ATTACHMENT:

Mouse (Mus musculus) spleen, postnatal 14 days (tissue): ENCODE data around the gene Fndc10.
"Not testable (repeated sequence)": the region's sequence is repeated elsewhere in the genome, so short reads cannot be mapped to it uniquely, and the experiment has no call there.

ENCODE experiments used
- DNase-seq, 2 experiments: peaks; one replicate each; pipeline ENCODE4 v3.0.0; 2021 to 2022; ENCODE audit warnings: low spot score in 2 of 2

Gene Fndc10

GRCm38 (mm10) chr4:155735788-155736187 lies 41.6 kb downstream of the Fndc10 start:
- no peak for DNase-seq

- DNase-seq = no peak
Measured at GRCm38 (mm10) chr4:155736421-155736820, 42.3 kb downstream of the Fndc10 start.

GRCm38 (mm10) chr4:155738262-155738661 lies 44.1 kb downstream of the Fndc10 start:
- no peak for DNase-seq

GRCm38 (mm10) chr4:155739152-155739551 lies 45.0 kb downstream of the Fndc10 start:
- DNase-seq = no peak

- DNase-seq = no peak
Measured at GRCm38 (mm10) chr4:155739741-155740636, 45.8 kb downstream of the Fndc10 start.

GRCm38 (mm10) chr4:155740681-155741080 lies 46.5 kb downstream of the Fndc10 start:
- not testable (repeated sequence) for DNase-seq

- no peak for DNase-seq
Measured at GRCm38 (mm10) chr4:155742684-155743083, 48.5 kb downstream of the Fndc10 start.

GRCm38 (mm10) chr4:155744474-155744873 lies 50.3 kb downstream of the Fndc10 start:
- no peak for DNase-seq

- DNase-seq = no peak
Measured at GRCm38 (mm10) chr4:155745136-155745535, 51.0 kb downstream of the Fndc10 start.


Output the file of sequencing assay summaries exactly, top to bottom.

Mouse (Mus musculus) spleen, postnatal 14 days (tissue): ENCODE data around the gene Fndc10.
"Not testable (repeated sequence)": the region's sequence is repeated elsewhere in the genome, so short reads cannot be mapped to it uniquely, and the experiment has no call there.

ENCODE experiments used
- DNase-seq, 2 experiments: peaks; one replicate each; pipeline ENCODE4 v3.0.0; 2021 to 2022; ENCODE audit warnings: low spot score in 2 of 2

Gene Fndc10

GRCm38 (mm10) chr4:155735788-155736187 lies 41.6 kb downstream of the Fndc10 start:
- no peak for DNase-seq

- DNase-seq = no peak
Measured at GRCm38 (mm10) chr4:155736421-155736820, 42.3 kb downstream of the Fndc10 start.

GRCm38 (mm10) chr4:155738262-155738661 lies 44.1 kb downstream of the Fndc10 start:
- no peak for DNase-seq

GRCm38 (mm10) chr4:155739152-155739551 lies 45.0 kb downstream of the Fndc10 start:
- DNase-seq = no peak

- DNase-seq = no peak
Measured at GRCm38 (mm10) chr4:155739741-155740636, 45.8 kb downstream of the Fndc10 start.

GRCm38 (mm10) chr4:155740681-155741080 lies 46.5 kb downstream of the Fndc10 start:
- not testable (repeated sequence) for DNase-seq

- no peak for DNase-seq
Measured at GRCm38 (mm10) chr4:155742684-155743083, 48.5 kb downstream of the Fndc10 start.

GRCm38 (mm10) chr4:155744474-155744873 lies 50.3 kb downstream of the Fndc10 start:
- no peak for DNase-seq

- DNase-seq = no peak
Measured at GRCm38 (mm10) chr4:155745136-155745535, 51.0 kb downstream of the Fndc10 start.